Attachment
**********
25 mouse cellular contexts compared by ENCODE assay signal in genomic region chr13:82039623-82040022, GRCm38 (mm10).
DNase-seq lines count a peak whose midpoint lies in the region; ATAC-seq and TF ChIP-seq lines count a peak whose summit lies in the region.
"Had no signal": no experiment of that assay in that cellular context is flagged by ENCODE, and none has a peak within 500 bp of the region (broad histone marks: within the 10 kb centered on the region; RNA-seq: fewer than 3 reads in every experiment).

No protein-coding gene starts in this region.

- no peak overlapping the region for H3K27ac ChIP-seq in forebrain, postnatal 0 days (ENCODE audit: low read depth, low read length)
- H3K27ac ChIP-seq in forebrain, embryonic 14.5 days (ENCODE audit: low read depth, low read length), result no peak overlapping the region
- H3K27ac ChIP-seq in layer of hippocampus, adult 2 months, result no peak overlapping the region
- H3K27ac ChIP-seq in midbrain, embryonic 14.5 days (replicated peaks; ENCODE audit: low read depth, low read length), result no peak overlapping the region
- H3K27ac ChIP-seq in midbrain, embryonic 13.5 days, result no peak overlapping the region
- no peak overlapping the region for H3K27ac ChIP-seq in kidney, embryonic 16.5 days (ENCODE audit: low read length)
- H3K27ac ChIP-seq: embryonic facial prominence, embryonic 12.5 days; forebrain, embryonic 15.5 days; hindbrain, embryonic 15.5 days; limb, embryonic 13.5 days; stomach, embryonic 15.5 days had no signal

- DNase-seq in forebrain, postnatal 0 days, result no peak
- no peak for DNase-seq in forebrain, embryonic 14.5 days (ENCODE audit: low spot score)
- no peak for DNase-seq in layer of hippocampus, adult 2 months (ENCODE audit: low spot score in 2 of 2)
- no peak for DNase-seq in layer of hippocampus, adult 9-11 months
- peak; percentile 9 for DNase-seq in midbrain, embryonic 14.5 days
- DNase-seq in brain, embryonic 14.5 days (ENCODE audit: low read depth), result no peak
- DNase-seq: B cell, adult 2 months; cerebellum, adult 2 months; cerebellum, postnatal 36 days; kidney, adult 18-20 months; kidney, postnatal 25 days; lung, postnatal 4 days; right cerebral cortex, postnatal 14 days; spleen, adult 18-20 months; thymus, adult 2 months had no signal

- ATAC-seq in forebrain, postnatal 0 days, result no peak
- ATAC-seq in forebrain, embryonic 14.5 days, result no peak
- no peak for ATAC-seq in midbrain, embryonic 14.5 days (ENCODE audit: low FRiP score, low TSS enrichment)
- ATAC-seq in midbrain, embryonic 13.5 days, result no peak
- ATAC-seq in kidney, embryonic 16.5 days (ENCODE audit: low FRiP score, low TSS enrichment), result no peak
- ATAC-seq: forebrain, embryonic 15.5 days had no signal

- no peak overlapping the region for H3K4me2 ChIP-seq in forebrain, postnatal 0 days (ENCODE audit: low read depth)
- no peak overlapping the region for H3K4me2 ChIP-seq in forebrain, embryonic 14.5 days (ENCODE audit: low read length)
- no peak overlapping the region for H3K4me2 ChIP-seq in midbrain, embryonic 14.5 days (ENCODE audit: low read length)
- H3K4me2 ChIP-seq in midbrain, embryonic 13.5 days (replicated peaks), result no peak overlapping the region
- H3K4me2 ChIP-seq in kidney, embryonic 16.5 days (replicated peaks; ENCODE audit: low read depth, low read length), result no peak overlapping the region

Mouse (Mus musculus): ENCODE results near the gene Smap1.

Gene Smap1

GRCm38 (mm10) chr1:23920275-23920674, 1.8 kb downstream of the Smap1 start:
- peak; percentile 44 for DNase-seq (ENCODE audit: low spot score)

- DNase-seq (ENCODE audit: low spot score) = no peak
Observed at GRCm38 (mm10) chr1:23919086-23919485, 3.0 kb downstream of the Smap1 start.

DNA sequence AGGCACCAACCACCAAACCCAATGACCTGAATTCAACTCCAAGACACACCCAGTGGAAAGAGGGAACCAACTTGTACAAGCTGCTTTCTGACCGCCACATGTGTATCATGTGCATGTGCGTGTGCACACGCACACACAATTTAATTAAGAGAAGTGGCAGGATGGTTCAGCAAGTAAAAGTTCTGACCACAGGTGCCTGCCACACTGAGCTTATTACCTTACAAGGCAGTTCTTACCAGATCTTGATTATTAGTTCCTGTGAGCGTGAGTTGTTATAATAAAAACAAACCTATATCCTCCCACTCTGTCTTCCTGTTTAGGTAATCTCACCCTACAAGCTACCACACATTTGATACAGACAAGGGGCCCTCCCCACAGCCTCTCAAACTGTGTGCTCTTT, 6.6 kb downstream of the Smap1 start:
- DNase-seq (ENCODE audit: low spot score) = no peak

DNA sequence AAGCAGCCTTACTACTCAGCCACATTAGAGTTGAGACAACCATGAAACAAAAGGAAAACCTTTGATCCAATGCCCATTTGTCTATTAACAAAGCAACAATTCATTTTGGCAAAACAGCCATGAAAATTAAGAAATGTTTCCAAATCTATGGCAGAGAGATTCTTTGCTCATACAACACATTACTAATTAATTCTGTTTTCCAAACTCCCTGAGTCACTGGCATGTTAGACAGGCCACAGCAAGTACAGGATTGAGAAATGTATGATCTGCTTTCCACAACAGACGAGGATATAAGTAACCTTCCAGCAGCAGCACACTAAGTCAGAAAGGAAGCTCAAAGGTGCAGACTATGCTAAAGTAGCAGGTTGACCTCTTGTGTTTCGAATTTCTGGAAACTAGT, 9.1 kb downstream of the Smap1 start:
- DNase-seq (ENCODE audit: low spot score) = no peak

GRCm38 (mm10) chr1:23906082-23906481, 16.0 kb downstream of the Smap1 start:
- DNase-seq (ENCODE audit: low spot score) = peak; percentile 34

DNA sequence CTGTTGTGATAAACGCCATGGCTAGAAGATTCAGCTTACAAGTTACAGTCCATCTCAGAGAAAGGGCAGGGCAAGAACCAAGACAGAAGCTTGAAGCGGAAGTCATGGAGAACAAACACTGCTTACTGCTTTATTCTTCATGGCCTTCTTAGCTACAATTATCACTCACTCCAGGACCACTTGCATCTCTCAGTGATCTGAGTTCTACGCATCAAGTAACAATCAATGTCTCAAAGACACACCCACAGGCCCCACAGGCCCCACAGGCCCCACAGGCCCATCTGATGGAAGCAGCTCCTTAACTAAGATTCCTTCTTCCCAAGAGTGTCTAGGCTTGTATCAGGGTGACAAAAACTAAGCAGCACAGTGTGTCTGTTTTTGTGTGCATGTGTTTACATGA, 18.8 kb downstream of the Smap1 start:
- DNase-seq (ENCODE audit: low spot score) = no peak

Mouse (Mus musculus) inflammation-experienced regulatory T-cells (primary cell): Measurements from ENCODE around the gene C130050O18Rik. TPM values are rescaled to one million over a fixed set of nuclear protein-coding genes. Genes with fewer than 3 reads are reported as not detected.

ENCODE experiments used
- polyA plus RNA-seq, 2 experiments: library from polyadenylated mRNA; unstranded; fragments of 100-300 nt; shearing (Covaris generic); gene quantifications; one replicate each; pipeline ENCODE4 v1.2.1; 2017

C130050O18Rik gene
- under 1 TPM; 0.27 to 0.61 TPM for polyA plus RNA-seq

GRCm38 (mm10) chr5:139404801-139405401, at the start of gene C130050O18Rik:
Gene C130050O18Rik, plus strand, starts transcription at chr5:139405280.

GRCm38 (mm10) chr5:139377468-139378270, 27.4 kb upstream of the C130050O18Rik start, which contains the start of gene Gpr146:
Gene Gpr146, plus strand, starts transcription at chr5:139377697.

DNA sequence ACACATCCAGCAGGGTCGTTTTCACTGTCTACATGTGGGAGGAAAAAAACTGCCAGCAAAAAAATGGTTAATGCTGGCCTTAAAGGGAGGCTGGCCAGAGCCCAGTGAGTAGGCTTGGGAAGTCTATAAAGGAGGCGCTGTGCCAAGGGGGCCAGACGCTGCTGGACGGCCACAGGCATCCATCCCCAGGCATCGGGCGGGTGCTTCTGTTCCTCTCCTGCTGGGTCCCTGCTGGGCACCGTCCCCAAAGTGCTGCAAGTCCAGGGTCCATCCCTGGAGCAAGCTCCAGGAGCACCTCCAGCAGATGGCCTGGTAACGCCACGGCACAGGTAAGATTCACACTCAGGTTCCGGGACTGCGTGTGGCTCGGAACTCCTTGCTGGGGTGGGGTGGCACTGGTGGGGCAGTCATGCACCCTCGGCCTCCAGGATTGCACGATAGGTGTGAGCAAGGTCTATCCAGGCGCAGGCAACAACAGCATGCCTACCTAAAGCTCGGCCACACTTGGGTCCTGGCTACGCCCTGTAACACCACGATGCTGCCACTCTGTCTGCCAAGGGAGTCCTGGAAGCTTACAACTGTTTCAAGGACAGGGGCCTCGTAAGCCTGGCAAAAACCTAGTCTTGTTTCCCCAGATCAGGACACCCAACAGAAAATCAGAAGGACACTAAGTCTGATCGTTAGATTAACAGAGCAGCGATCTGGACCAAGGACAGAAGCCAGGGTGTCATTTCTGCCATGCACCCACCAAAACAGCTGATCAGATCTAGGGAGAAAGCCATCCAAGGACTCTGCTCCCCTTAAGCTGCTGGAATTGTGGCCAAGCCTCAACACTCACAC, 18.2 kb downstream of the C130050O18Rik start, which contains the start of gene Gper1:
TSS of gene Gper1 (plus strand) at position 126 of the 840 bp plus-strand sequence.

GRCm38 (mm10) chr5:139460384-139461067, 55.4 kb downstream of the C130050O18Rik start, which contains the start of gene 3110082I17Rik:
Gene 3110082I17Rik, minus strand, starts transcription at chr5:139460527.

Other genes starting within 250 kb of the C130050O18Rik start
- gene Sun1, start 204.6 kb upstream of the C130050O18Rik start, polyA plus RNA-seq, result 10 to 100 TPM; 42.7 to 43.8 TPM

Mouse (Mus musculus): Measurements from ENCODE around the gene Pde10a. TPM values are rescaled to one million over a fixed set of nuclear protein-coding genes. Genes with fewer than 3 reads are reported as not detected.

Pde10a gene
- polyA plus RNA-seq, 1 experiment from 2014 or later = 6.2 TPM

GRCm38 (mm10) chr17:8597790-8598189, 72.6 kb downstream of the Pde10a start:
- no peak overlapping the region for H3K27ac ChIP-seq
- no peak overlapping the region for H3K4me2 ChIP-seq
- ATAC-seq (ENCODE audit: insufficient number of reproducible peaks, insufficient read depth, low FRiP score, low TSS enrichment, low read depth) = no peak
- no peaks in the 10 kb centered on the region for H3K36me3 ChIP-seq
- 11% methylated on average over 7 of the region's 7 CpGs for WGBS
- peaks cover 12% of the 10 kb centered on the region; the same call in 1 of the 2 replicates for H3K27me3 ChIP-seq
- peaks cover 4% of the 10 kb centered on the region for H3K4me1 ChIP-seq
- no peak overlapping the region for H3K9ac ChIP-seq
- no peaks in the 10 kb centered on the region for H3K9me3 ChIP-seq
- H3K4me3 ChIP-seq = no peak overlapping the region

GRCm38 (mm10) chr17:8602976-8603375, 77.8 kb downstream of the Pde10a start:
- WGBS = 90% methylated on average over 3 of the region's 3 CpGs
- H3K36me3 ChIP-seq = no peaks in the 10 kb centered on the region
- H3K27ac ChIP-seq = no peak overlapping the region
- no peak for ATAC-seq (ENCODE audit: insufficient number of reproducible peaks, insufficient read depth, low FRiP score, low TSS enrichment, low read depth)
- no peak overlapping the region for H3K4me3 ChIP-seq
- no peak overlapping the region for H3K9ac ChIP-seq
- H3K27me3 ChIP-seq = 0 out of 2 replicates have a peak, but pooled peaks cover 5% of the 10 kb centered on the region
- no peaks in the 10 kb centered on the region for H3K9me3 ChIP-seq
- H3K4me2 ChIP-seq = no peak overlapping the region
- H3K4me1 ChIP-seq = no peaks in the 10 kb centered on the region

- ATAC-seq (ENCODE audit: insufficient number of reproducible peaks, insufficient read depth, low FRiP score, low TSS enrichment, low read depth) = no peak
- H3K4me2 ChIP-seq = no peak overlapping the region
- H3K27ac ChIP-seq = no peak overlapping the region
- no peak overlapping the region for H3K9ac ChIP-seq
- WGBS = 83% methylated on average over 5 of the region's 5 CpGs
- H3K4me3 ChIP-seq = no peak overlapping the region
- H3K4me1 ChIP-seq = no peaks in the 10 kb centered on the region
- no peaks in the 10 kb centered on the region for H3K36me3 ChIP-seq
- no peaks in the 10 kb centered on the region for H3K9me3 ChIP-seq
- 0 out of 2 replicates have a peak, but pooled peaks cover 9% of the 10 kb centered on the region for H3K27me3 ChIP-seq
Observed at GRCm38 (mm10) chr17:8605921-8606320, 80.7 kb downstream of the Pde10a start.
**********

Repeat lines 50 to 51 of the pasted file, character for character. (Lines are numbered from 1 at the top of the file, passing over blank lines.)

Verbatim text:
Gene C130050O18Rik, plus strand, starts transcription at chr5:139405280.

GRCm38 (mm10) chr5:139377468-139378270, 27.4 kb upstream of the C130050O18Rik start, which contains the start of gene Gpr146: